Three Laws of Data Ethics

  1. Data belongs to those it’s about.

  2. Data must be clear.

  3. Data should be open, unless that would cause harm.

Data belongs to those it’s about.

The data anyone collects about me, is mine.  I should be able to get it, have it deleted, or comment on it without hindrance.  I should be actively made aware of data about me, and where I can access it.

Data must be clear

Data must describe itself – and inform any users of it of what it is, when it was collected, by whom, and for what purpose.  It should include who is allowed to use it, and under what conditions.  It should be obvious in its intent.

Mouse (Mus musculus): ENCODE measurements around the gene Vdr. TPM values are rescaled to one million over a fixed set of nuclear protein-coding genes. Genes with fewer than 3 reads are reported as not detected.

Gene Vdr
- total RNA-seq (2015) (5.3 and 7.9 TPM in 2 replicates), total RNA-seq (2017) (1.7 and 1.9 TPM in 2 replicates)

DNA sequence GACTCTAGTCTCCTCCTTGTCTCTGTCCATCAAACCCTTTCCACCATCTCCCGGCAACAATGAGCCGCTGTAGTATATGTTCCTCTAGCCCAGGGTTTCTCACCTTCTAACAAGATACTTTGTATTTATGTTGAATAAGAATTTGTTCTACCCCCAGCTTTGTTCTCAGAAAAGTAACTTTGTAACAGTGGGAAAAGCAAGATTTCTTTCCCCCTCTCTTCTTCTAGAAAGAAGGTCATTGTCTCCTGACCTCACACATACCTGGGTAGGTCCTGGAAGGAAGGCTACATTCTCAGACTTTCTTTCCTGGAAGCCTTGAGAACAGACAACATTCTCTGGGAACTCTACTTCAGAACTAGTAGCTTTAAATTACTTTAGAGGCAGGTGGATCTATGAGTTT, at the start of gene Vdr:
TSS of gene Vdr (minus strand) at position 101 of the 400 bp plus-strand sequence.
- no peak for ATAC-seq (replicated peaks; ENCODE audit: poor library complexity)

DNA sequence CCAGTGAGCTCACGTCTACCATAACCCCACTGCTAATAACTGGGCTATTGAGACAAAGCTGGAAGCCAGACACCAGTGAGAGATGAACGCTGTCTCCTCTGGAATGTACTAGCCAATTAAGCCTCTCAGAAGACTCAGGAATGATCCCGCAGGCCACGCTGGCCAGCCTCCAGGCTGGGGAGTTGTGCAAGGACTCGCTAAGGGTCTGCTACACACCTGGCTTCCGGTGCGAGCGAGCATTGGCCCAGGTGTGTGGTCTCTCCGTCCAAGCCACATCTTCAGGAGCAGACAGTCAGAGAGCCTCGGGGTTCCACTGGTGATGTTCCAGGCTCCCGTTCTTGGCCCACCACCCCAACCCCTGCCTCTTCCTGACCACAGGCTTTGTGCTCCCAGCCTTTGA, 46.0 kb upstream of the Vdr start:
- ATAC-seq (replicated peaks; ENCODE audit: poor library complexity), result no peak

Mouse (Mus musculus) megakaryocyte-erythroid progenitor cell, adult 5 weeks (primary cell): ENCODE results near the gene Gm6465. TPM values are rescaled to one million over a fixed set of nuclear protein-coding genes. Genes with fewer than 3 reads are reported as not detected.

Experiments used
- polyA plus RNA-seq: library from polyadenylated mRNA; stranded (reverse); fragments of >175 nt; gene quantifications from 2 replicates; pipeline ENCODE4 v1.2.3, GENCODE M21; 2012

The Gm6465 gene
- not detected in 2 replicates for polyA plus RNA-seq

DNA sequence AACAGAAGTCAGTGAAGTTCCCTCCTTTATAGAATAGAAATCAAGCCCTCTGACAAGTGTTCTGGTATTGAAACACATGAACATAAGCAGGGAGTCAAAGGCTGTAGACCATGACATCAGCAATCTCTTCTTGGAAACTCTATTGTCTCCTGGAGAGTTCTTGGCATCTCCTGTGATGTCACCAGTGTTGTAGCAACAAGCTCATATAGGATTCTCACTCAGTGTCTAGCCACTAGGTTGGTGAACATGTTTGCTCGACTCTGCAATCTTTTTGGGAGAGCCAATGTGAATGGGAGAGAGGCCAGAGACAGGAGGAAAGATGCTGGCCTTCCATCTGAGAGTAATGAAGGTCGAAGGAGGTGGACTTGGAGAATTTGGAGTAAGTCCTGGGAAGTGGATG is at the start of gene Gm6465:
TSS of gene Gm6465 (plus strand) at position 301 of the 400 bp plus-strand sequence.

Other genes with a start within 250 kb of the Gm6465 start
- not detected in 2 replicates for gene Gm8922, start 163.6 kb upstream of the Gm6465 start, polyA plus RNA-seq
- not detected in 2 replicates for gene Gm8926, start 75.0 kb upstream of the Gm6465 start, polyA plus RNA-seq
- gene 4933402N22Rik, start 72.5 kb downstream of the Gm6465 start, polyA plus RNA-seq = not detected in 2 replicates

Data should be open, unless that would cause harm

Open data by default means potential harm will be much better understood, as we will consider the risks more clearly.  Data should be closed only when the harm to an individual or to society is greater than the harm of secrecy.  Hiding the existence of data, rather than just the data itself should be held to an even higher bar.

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